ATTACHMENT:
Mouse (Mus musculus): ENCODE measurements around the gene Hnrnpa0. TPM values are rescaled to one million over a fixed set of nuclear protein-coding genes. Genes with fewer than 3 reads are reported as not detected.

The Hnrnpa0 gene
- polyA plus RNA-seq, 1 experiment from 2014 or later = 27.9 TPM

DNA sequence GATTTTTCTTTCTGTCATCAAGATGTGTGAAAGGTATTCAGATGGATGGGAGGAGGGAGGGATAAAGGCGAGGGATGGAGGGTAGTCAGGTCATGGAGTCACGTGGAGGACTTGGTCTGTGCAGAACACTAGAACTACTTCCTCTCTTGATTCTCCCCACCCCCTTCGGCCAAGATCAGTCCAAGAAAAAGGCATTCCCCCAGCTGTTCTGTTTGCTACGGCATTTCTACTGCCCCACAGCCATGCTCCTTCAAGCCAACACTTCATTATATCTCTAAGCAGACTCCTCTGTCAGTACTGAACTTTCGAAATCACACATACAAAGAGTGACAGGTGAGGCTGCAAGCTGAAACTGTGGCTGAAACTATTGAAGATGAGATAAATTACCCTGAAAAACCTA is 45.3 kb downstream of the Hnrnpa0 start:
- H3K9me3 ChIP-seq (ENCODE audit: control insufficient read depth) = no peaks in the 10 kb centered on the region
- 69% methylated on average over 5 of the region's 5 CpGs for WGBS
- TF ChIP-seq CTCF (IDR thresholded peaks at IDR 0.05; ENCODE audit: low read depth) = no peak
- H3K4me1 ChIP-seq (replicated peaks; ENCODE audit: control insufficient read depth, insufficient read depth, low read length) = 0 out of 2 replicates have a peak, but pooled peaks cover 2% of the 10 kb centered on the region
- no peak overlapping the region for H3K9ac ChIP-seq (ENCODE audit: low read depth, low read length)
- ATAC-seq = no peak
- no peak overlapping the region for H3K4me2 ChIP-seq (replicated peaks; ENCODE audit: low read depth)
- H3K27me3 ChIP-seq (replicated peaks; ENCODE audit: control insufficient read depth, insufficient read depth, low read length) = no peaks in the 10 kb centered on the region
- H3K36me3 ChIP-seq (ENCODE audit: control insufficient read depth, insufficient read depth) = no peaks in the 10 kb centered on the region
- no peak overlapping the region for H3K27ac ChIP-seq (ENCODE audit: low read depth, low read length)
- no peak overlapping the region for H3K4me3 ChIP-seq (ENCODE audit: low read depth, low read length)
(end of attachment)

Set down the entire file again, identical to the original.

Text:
Mouse (Mus musculus): ENCODE measurements around the gene Hnrnpa0. TPM values are rescaled to one million over a fixed set of nuclear protein-coding genes. Genes with fewer than 3 reads are reported as not detected.

The Hnrnpa0 gene
- polyA plus RNA-seq, 1 experiment from 2014 or later = 27.9 TPM

DNA sequence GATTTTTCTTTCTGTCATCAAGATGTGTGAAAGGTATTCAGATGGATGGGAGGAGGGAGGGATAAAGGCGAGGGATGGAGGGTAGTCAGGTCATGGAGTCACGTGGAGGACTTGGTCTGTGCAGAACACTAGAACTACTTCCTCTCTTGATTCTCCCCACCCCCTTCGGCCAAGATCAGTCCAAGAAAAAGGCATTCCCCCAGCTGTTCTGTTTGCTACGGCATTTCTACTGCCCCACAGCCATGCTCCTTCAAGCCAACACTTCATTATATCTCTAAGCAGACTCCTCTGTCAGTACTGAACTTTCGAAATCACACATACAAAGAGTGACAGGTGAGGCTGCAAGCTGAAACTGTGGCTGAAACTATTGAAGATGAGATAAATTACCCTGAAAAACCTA is 45.3 kb downstream of the Hnrnpa0 start:
- H3K9me3 ChIP-seq (ENCODE audit: control insufficient read depth) = no peaks in the 10 kb centered on the region
- 69% methylated on average over 5 of the region's 5 CpGs for WGBS
- TF ChIP-seq CTCF (IDR thresholded peaks at IDR 0.05; ENCODE audit: low read depth) = no peak
- H3K4me1 ChIP-seq (replicated peaks; ENCODE audit: control insufficient read depth, insufficient read depth, low read length) = 0 out of 2 replicates have a peak, but pooled peaks cover 2% of the 10 kb centered on the region
- no peak overlapping the region for H3K9ac ChIP-seq (ENCODE audit: low read depth, low read length)
- ATAC-seq = no peak
- no peak overlapping the region for H3K4me2 ChIP-seq (replicated peaks; ENCODE audit: low read depth)
- H3K27me3 ChIP-seq (replicated peaks; ENCODE audit: control insufficient read depth, insufficient read depth, low read length) = no peaks in the 10 kb centered on the region
- H3K36me3 ChIP-seq (ENCODE audit: control insufficient read depth, insufficient read depth) = no peaks in the 10 kb centered on the region
- no peak overlapping the region for H3K27ac ChIP-seq (ENCODE audit: low read depth, low read length)
- no peak overlapping the region for H3K4me3 ChIP-seq (ENCODE audit: low read depth, low read length)